3. Take positive action in keeping with your new reality.

We make “quantum” jumps every day. When we get out of bed and eat our favourite breakfast, for example, we unconsciously complete all three steps; we’re just so used to doing it, we don’t give it much conscious thought. If it is so easy for us to manifest our breakfast, why not greater things, then?

Larson recommends a meditation practice in which we envision ourselves as connected to, and part of, an eternal infinite. The practice might help you lose weight, find a romantic partner, change jobs, ease depression or locate lost objects.

I’m grateful to Einstein, Bohr, Planck and others for inviting us into the Quantum Age. I’m encouraged by the ideas Larson presents in her book, even though some of them still felt a little “out there” for my comfort zone. I won’t discount them, though. After all, poor old Galileo had no way to prove to the masses that earth revolved around the sun, not the other way around, and he was vilified for his “out there” theory. He died being dead right.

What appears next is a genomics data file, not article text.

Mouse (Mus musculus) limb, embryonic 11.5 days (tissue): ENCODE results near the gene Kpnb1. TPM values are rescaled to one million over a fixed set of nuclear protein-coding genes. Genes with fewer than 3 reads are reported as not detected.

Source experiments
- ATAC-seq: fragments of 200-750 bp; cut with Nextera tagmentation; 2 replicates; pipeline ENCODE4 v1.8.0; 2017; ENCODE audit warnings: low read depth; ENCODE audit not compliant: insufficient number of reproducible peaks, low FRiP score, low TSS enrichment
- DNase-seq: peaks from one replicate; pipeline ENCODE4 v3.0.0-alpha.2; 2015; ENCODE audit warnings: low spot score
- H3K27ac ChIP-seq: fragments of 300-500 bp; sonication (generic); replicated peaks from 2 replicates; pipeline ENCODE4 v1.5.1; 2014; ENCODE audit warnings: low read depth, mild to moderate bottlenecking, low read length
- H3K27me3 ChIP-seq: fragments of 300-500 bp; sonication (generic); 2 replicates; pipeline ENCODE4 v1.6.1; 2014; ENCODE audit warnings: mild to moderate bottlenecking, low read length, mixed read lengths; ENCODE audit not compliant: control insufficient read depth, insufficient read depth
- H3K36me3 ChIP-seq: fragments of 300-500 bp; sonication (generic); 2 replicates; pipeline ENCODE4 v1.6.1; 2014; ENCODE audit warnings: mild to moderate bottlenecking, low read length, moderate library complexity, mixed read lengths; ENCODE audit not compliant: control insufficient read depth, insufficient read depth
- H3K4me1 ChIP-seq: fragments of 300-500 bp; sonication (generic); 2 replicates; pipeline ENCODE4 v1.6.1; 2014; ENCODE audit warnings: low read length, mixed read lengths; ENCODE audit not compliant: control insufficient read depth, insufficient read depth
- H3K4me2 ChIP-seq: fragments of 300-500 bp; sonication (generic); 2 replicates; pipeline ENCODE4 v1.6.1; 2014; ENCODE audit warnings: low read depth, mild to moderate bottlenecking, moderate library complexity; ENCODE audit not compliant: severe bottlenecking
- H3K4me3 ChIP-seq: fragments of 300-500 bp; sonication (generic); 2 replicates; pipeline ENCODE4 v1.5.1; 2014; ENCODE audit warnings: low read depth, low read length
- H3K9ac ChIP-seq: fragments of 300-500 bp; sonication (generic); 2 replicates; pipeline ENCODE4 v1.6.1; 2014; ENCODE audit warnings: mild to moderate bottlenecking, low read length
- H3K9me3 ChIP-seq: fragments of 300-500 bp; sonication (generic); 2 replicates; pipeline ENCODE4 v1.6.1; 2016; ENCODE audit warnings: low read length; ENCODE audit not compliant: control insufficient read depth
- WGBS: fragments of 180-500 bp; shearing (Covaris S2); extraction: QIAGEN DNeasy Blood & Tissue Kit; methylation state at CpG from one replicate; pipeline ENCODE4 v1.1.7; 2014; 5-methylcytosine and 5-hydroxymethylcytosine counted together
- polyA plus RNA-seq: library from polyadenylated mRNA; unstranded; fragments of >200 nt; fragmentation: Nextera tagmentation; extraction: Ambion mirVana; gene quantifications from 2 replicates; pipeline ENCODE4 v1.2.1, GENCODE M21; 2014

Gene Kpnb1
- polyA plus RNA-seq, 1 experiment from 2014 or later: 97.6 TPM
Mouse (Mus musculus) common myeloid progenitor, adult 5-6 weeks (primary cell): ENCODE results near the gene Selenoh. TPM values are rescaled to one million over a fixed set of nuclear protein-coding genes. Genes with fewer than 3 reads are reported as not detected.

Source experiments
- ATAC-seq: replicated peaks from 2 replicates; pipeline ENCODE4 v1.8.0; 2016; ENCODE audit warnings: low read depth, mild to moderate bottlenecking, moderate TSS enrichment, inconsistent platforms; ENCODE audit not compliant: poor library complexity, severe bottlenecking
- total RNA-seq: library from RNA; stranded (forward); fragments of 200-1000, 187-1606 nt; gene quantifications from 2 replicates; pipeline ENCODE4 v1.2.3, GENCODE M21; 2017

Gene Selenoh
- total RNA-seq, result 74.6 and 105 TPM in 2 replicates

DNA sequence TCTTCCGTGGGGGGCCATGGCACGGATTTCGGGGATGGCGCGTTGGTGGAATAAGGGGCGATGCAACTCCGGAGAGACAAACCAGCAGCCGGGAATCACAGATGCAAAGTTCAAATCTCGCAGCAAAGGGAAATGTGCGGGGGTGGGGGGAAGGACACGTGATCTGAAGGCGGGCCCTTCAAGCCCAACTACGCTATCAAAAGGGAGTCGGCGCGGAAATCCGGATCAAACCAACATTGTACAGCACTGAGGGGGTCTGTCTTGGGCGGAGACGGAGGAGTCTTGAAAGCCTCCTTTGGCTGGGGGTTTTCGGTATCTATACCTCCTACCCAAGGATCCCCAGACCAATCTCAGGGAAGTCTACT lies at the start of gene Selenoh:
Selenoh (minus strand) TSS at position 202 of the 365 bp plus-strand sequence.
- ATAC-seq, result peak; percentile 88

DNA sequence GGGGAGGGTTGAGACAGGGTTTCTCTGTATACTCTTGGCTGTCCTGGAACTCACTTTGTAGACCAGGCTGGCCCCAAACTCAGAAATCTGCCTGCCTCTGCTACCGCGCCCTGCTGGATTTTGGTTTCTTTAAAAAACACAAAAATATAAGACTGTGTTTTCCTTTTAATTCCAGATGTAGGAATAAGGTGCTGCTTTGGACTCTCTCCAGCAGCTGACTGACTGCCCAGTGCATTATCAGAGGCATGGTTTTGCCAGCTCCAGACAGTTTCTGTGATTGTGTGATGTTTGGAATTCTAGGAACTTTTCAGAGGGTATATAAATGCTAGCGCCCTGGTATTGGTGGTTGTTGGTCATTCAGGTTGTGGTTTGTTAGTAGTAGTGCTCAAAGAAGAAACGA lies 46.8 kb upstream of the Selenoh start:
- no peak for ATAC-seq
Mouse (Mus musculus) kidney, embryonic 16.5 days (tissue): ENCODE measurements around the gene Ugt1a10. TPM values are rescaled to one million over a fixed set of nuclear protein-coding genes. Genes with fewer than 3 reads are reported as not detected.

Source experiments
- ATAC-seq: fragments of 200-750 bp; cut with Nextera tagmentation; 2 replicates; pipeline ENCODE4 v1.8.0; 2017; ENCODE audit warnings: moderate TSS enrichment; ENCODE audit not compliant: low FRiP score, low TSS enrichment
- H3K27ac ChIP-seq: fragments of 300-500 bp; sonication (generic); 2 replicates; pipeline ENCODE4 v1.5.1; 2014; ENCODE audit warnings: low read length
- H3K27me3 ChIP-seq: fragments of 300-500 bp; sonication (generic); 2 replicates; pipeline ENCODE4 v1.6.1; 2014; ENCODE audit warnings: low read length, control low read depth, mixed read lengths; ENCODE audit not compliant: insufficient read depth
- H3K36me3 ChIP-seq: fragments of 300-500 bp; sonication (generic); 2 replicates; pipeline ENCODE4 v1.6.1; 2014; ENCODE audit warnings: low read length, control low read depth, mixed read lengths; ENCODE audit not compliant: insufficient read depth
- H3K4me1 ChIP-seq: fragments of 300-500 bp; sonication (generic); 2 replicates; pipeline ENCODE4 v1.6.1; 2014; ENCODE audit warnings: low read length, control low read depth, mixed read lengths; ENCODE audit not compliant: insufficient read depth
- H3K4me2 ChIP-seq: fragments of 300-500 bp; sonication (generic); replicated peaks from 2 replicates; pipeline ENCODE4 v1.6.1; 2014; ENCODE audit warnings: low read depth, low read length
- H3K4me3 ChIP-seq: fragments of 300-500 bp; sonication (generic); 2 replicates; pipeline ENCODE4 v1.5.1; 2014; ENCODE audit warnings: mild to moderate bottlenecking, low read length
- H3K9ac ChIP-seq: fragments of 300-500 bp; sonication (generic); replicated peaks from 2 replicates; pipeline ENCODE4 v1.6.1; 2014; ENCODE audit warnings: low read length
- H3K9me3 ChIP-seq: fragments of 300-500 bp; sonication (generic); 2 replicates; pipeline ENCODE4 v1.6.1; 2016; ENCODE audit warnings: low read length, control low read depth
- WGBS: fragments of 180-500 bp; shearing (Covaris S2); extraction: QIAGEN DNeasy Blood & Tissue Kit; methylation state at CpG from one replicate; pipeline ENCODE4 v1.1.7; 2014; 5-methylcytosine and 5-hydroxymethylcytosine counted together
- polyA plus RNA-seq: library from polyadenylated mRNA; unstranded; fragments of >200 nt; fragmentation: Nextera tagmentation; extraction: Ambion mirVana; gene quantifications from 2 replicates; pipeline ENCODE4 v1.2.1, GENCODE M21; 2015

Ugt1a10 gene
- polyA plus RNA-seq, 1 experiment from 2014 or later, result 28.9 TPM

Who am I to question the possibilities?

“Everything in the universe is within you.
Ask all from yourself.” —Rumi

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I was not financially compensated for this post. I received the book from RealityShifters® for review purposes. I was not required to write a positive review. The opinions are completely my own based on my experience.